- If your federal student loans are in default, you may have had your wages or other income garnished by the federal government to pay back what you owe.
- As of March 13 through September 30, student loan defaulters will get a break — the federal government will pause collection efforts under the recently signed coronavirus relief bill.
- If you’ve had wages garnished since March 13, you should have that money refunded to you.
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If your federal student loans are currently in default, you’re probably familiar with the federal government’s collection efforts, including wage and tax refund garnishment. However, under the recently signed coronavirus relief bill, also known as the CARES Act, the federal government will pause all actions against student loan defaulters through September 30.
In addition to the temporary pause on collections, the Department of Education will refund $1.8 billion to 830,000 student loan borrowers from funds collected beginning March 13, the day the president declared a national emergency.
Here is a breakdown of what you need to know about what’s happening with defaulted student loans.
Wage garnishment is put on hold
If you have federal student loans, the government can legally come after your wages if your loans are in default. Through wage garnishment, they can take 15% of your paycheck.
As of March 13, however, your wages should not be garnished. If your wages have been garnished since that date, you’ll get your money back.
According to a release from the Department of Education, “The Department must rely on employers to make the change to borrowers’ paychecks, so it will monitor employers’ compliance with the request to stop wage garnishment. Borrowers whose wages continue to be garnished after March 13 should contact their employers’ human resources department.”
Your tax refund may not be withheld
If you haven’t filed your taxes yet and your loans are in default, you’re in luck. Typically, your tax refund can be intercepted as a way to pay back a loan that is in default. But currently, that motion is on pause and any tax refund you might receive will no longer be taken from you.
This is only available for borrowers in default, submitting tax returns March 13 and after. If you’ve already had your tax refund withheld before that date, unfortunately, it won’t be returned to you.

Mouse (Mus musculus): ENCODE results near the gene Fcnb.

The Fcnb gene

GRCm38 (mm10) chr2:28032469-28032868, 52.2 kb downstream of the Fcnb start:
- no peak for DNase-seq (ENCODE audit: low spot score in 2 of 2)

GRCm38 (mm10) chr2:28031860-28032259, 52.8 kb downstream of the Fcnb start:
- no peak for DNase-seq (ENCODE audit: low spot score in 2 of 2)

Your Social Security benefits may not be withheld
Another way the government can come after payments for a defaulted student loan is by taking a portion of your Social Security or disability benefits. As of March 13, however, no Social Security or disability benefits will be withheld from you. If a payment was taken before this date, you won’t be getting it back.
Collection calls will stop
The Education Department also announced that collection calls from Department-contracted collection agencies will be paused. Though collection calls will stop, you can still work with the agency if you have a payment arrangement.
If you want to work to get out of default, you can still consolidate your loans or rehabilitate them. There’s also the option to repay in full. If you want to move forward with that, you can contact the Default Resolution Group at 1-800-621-3115.
Interest will not accrue
If your loans are in default, the interest can add up a lot, increasing your total balance. As of March 13 and on through the end of September, interest will not accrue on your defaulted student loans.
While many of these measures are in place for roughly six months as of March 13, there is still uncertainty for what’s ahead. These periods could be extended. You may hear from your loan servicer when wage garnishment etc. begins again.
Remember, these rules are for federal student loans that are backed by the U.S. Department of Education. Unfortunately, none of this applies to private student loans.
If your loans are currently in default, now could be a good time to get them in good standing through loan consolidation or rehabilitation.
If you choose to consolidate, you can choose to pay on an income-driven repayment plan where payments could be $0 if your wages are nonexistent or very low. That way you can stay in good standing and not have to be stressed about payments at this time. But if you choose to stay in default, you’ll get a little break for now from these other measures to pay back the loans.